Notice that in particular, the left hand side gives $f$ diverges $\Rightarrow$ $\sqrt{f}$ diverges.

I mean, I flirted with the idea that $$\sum_{n=1}^\infty \frac{\sqrt{f}}{\sqrt{n}}$$ converging implies that $\sum_{n=1}^\infty f(n)$ must as well. However, I think it is instructional to explain why this is not so:

Let $f(n)$ be the characteristic function of the fourth powers.

If monotonicity is also required, then this condition is true, but for general $f$, little can be said.

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If $S_n$ is convergent you cannot say anything about $R_n$, for example if $a_n=1/n^2$ then $R_n$ diverges. If $a_n=1/2^n$ then $R_n$ converges too.

If $S_n$ diverges $R_n$ will diverge too because you have for $a < 1$ that $a < \sqrt{a}$ (This reasoning assumes that $a_k \geq 0$).

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Ah! I just added the $\frac{1}{n^2}$ example for further elaboration and here it features in the answer. I guess my edited question will help. – check123 May 23 '11 at 14:28
@Listing: I believe you can say quite a bit more under your assumptions. What if $a_n = o(n^{-2})$, for example? $a_n = O(n^{-2})$ is, I believe, in fact, the indeterminate boundary case. – cardinal May 23 '11 at 14:44
Yes I agree as we are talking about positive functions you can certainly find classes of $S_n$ that imply divergence or convergence of $R_n$ but that has no real practical use as you will (at least to my knowledge) not find a generic criterion for the convergence that doesn't go down to the specific case. – Listing May 23 '11 at 16:22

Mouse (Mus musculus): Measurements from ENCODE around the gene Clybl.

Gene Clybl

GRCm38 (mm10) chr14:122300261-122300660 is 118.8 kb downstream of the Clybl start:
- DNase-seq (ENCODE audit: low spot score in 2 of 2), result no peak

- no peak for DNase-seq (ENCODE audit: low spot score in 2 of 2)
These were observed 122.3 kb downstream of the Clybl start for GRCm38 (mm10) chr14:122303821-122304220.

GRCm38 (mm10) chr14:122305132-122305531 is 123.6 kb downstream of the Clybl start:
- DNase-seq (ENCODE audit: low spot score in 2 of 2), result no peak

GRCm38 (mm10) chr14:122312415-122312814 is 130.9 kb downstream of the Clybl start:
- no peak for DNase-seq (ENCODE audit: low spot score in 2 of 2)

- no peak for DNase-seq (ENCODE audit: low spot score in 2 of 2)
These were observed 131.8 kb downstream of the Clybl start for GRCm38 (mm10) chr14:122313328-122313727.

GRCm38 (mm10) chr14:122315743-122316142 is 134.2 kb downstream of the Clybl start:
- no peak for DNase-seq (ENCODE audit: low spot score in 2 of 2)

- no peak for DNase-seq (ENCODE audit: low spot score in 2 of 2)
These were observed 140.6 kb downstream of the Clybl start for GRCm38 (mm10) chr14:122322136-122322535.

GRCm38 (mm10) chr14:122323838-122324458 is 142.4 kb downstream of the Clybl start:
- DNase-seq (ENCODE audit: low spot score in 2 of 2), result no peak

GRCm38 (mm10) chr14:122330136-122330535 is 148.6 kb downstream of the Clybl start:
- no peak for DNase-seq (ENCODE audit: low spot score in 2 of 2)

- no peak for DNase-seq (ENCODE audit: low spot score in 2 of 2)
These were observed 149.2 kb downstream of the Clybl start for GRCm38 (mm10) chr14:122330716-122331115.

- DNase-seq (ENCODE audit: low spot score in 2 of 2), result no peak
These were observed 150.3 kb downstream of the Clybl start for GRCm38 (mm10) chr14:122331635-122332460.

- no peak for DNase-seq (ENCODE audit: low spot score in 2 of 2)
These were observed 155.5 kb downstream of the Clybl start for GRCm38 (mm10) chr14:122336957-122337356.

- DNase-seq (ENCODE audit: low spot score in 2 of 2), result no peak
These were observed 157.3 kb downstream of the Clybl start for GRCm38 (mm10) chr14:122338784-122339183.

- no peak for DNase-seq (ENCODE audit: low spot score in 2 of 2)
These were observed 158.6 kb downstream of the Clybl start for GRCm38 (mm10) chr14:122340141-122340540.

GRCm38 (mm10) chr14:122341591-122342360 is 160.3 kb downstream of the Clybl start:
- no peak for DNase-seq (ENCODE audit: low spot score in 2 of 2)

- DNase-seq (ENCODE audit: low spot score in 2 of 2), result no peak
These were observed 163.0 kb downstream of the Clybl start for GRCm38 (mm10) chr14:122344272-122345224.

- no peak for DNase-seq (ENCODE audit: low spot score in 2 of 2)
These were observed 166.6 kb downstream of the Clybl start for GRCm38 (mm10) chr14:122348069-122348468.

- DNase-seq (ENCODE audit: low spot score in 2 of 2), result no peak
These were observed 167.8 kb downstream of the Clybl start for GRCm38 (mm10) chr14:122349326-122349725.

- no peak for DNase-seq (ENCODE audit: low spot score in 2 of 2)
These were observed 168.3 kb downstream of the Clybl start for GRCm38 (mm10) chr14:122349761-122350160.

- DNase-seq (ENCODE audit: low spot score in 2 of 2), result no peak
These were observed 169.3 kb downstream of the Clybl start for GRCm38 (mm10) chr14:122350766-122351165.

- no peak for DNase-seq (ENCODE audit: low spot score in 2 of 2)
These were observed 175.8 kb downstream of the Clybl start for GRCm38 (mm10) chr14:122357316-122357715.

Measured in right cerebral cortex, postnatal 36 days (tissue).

@cardinal: $\sum \frac{1}{n^2 \log(n)}$ converges, $\sum \frac{1}{n \sqrt{\log(n)}}$ does not. – Najib Idrissi May 23 '11 at 16:23
For your certain argument take $a_n=\frac{1}{n^2 \cdot ln(n)}$ then $a_n \in o(n^{-2})$ but it will still diverge. Also $a_n = O(n^{-2})$ doesn't give you anything useful. Edit: neat zulon I think we came up with the same idea in the same moment :-) – Listing May 23 '11 at 16:24

It is interesting to make here the following observation.

While convergence of $\sum\nolimits_{k = 1}^\infty {a_k }$ (where $a_k \geq 0$) does not imply convergence of $ \sum\nolimits_{k = 1}^\infty {\sqrt {a_k } } $, it does imply convergence of $\sum\nolimits_{k = 1}^\infty {\sqrt {p_k a_k } } $ for any sequence $(p_k)$ of positive numbers satisfying $\sum\nolimits_{k = 1}^\infty {p_k } = 1$, and it holds $$ \sum\limits_{k = 1}^\infty {\sqrt {p_k a_k } } \le \sqrt {\sum\nolimits_{k = 1}^\infty {a_k } } . $$ This follows from the inequality $$ {\rm E}(\sqrt{X}) \leq \sqrt{{\rm E}(X)}, $$ where $X$ is a discrete random variable taking the value $a_k/p_k$ with probability $p_k$, and such that ${\rm E}(X) = \sum\nolimits_{k = 1}^\infty {a_k }$ is finite. (The fact that finiteness of ${\rm E}(X)$ implies that of ${\rm E}(\sqrt{X}) = \sum\nolimits_{k = 1}^\infty {\sqrt {p_k a_k } } $ follows simply from the trivial inequality $\sqrt{X} \leq 1 + X$, yielding ${\rm E}(\sqrt{X}) \leq 1 + {\rm E}(X) < \infty$.)

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The inequality, and statement about convergence is just Cauchy Schwarz. – Eric Naslund May 24 '11 at 1:01
@Eric: The probabilistic argument is perhaps more elementary here, since the inequlity ${\rm E}(\sqrt X ) \le \sqrt {{\rm E}(X)} $ is nothing but ${\rm Var}(\sqrt X ) \geq 0$. – Shai Covo May 24 '11 at 1:37